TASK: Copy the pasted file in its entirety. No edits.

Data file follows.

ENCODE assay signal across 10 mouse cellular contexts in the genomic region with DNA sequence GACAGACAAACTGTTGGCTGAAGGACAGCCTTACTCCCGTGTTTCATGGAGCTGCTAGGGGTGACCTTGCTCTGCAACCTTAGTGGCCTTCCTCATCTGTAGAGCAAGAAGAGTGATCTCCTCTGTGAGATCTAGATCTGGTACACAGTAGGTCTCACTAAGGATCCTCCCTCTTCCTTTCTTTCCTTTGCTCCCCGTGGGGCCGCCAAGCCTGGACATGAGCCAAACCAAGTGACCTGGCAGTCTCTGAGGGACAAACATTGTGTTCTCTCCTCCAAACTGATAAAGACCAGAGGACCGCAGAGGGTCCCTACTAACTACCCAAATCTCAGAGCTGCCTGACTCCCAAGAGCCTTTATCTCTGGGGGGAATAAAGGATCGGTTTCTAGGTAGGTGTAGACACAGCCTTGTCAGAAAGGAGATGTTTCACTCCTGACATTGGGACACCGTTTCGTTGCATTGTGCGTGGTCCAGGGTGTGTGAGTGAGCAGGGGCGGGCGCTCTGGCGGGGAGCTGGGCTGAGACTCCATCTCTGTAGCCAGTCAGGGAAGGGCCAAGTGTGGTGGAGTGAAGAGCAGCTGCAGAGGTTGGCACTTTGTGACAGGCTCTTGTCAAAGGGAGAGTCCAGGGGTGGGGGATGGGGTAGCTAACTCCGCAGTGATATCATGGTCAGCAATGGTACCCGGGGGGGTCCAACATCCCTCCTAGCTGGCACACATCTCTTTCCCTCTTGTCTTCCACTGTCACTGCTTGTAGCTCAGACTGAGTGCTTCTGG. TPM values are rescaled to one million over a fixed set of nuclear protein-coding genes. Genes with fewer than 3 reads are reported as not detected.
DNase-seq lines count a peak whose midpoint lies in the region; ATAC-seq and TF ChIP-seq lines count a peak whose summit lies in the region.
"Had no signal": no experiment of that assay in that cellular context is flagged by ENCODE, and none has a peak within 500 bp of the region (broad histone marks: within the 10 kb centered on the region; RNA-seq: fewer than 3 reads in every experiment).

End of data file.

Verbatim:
ENCODE assay signal across 10 mouse cellular contexts in the genomic region with DNA sequence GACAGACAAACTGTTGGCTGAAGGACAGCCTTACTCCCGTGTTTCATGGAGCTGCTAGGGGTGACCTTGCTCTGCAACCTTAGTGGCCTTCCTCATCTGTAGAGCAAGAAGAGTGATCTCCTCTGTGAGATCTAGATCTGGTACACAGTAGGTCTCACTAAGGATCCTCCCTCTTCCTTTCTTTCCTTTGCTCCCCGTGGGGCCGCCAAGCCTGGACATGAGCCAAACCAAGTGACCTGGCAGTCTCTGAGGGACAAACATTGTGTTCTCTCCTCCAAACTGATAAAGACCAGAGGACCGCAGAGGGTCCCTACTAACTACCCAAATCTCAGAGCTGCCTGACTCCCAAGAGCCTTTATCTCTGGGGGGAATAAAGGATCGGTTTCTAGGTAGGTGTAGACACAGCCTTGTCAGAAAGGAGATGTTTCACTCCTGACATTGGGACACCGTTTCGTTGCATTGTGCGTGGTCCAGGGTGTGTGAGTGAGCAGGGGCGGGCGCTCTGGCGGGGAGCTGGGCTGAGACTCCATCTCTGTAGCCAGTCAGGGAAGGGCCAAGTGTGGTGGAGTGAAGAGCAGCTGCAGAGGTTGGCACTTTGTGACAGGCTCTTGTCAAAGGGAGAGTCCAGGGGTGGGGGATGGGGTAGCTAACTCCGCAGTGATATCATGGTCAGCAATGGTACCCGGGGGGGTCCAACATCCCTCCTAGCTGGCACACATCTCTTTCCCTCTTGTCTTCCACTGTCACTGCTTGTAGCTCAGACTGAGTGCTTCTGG. TPM values are rescaled to one million over a fixed set of nuclear protein-coding genes. Genes with fewer than 3 reads are reported as not detected.
DNase-seq lines count a peak whose midpoint lies in the region; ATAC-seq and TF ChIP-seq lines count a peak whose summit lies in the region.
"Had no signal": no experiment of that assay in that cellular context is flagged by ENCODE, and none has a peak within 500 bp of the region (broad histone marks: within the 10 kb centered on the region; RNA-seq: fewer than 3 reads in every experiment).